5 coaching strategies to engage your clients

March 25, 2019 Tristan Rice

The most effective coaches are the ones that can clearly communicate with clients and help them learn the necessary skills to accomplish their goals — not the ones with the fanciest program.

Ineffective communication can kill a good workout. Coaches and trainers often feel like they’ve given a great demonstration or cue, only to be met with blank stares. Use these tips to improve your communication and keep your clients engaged during a training session.

1. Prepare your demonstrations.

Some of the most important cues are the ones that don’t come out of your mouth. Sight is one of our fundamental senses, which is why good demonstrations will make you a better coach.

If you give verbal cues in a long string without a demonstration, your clients won’t be able to tell what’s important, leaving them lost and confused. To help clients learn the proper movement pattern, give a crisp demonstration while using cues to call their attention to one or two specific areas.

Make sure your demonstration is error-free. Poor demonstrations outweigh even the best cues because clients will copy what they see before they think about what they’ve heard.

Help your clients widen their knees during a base position linear mini band walk by saying, “Keep the bands stretched like you’re walking on train tracks.”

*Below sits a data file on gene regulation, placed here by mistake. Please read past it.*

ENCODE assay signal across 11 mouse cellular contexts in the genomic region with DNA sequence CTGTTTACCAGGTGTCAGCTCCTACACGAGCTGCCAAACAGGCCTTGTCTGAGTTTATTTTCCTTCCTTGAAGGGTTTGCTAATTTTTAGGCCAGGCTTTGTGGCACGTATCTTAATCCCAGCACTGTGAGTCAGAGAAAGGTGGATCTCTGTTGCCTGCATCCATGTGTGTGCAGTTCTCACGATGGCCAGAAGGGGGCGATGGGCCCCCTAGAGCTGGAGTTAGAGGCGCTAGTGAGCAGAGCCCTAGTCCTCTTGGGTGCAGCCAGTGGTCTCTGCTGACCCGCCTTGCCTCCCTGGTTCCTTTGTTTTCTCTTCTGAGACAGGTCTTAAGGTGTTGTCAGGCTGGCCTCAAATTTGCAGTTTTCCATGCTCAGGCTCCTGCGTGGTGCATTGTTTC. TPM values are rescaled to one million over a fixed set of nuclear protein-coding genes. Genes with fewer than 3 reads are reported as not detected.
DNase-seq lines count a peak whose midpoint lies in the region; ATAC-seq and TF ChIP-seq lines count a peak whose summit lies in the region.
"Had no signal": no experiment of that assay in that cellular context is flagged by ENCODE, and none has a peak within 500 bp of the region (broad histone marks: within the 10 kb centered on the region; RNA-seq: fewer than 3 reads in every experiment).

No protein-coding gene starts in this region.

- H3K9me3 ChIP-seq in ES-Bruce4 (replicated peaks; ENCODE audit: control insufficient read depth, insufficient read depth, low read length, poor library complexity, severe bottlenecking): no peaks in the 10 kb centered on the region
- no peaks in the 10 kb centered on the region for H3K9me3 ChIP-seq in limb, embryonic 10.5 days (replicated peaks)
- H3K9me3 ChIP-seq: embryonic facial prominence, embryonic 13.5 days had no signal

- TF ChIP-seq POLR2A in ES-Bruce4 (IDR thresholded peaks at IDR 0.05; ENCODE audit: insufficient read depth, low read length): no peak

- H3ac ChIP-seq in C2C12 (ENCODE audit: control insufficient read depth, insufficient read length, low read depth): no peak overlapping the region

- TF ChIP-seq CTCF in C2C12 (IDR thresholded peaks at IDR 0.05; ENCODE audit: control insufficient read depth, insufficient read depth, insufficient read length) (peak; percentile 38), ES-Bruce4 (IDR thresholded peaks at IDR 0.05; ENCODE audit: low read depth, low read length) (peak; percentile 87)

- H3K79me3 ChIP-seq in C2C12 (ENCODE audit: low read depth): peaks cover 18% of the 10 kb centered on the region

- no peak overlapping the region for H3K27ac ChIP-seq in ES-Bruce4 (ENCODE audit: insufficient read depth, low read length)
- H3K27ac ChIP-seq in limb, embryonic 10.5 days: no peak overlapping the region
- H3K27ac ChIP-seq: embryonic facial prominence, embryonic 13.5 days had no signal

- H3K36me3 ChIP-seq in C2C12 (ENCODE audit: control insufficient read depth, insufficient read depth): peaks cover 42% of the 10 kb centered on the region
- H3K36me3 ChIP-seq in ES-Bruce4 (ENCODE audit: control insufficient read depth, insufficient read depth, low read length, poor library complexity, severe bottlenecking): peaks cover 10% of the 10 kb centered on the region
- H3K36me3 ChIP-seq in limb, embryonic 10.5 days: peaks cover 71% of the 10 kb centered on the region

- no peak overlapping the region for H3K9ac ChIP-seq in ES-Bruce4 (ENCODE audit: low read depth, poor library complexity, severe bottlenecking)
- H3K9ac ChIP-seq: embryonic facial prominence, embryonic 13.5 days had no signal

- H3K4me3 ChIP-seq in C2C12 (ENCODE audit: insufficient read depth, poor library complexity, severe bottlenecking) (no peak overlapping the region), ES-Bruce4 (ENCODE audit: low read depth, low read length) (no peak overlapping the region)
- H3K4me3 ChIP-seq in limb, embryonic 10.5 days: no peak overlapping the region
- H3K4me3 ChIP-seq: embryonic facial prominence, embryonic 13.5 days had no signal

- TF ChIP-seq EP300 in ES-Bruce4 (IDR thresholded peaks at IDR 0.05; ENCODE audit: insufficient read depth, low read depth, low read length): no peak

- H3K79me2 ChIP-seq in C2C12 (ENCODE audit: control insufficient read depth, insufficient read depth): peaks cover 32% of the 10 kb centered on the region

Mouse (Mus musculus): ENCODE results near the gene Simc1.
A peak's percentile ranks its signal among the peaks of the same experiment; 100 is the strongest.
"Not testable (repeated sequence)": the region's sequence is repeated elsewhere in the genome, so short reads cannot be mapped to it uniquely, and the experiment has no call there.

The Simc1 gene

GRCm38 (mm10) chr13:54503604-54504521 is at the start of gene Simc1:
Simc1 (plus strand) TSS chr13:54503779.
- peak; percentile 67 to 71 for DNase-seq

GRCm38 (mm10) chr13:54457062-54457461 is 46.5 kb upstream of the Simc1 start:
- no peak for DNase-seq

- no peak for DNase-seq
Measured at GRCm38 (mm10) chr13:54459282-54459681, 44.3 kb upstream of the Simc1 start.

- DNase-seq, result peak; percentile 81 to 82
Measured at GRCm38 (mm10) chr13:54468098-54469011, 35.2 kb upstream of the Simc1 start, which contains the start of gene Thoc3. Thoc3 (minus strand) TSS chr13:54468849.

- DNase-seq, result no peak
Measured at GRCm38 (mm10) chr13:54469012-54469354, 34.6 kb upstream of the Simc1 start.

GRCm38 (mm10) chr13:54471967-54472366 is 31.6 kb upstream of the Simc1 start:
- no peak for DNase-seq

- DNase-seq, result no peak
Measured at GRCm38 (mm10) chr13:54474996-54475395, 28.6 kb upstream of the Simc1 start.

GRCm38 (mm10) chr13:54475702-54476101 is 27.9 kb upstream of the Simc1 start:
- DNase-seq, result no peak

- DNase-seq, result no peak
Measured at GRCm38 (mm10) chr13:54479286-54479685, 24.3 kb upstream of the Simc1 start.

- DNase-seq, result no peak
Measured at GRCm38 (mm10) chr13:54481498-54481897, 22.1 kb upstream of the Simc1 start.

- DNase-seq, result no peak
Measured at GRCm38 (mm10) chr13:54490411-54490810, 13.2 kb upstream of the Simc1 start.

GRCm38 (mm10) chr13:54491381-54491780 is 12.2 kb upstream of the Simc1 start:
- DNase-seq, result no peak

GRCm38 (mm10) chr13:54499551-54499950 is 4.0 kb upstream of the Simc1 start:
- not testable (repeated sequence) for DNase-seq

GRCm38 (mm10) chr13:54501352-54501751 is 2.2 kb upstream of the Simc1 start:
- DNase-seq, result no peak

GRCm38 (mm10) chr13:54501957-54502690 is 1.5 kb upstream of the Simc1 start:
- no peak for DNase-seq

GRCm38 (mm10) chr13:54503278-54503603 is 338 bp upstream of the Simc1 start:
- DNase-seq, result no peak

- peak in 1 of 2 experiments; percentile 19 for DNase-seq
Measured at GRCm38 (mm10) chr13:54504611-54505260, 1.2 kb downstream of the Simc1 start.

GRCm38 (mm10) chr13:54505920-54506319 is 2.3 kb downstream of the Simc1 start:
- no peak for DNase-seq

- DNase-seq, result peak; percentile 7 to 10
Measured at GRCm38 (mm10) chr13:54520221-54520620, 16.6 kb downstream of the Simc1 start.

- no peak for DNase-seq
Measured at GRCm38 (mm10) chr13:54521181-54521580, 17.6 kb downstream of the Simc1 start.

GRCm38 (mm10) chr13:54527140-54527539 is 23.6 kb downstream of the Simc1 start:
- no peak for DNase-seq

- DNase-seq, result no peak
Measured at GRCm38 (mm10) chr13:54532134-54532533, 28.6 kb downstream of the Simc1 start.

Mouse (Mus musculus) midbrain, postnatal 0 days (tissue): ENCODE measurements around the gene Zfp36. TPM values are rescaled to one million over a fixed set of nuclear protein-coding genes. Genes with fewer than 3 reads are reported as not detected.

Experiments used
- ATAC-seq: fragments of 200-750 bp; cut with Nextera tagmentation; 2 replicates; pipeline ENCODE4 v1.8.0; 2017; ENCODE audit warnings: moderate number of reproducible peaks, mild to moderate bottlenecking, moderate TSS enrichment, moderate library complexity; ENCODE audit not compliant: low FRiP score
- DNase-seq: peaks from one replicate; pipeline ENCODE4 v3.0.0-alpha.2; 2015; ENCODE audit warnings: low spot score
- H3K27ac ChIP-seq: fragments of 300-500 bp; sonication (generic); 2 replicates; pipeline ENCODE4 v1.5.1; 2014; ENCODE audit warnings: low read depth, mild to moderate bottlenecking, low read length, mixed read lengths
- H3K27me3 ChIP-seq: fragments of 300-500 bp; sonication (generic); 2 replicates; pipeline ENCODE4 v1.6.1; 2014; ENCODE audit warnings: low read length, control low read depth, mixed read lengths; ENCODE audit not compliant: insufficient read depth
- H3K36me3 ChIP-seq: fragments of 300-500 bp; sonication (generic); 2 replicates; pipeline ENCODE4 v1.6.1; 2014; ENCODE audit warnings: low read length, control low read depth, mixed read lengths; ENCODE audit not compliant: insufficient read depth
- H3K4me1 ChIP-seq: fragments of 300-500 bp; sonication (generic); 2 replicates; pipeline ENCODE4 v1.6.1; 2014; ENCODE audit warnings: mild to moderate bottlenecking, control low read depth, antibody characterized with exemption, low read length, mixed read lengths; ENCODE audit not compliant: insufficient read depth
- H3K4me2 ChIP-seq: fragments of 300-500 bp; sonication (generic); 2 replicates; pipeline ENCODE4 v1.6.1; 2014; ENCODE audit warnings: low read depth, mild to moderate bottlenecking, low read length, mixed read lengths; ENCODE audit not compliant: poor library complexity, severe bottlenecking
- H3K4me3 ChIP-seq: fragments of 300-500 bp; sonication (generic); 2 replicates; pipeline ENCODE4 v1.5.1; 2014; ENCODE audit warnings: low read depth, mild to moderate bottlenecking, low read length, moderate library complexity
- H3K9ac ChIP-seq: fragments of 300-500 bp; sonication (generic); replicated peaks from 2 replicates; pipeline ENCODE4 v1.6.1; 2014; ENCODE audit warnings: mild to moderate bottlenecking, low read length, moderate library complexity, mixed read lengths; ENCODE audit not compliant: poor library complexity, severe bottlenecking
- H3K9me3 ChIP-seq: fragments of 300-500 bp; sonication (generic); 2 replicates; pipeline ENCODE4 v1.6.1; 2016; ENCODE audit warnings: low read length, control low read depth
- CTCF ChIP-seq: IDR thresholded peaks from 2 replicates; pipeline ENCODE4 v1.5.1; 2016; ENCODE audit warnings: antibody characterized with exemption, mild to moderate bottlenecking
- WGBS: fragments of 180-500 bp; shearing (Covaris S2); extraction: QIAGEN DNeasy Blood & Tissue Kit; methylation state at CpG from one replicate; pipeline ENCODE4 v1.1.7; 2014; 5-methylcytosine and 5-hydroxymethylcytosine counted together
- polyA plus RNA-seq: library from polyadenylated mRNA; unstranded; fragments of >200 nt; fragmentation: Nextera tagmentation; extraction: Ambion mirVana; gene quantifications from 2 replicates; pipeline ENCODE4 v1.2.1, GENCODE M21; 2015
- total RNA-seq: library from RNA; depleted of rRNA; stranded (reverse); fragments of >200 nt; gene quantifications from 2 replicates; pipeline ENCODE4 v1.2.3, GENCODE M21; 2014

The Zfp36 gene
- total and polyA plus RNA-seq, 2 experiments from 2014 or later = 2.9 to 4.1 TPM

2. Plan your coaching cues.

Don’t waste time explaining unfamiliar anatomy and physiology terms. Instead, provide meaningful feedback with external cues. External cues don’t mention any part of the body and often use metaphors to help the client relate the cue to their everyday life.

Here’s an example for the concentric portion of a split squat: “Move the weights in a straight line back to the top by making a big footprint in the mud as you push into the ground in the front.” Notice that we cued three things here:

  1. Keep your weight on your front leg.
  2. Use your whole foot, not just the ball of your foot.
  3. Don’t let back extension be the first movement you make to get back to the top.

This type of cue will be more accessible to your clients because you’re using terms that they understand: straight line, footprint, mud, push, and ground. The best coaches can communicate obscure information in an accessible way.

Sight is one of our fundamental senses, which is why good demonstrations will make you a better coach.

3. Build on instincts.

Trying to make your clients interpret everything you say before they get moving slows down the learning process. Help them instinctively learn and solve issues by creating automatic responses through position, pattern, and power.


Adjusting the position of your client’s body can automatically influence range of motion and stability during exercise. For example, adding a heel lift during a squat can improve ankle and hip mobility and lower back stability.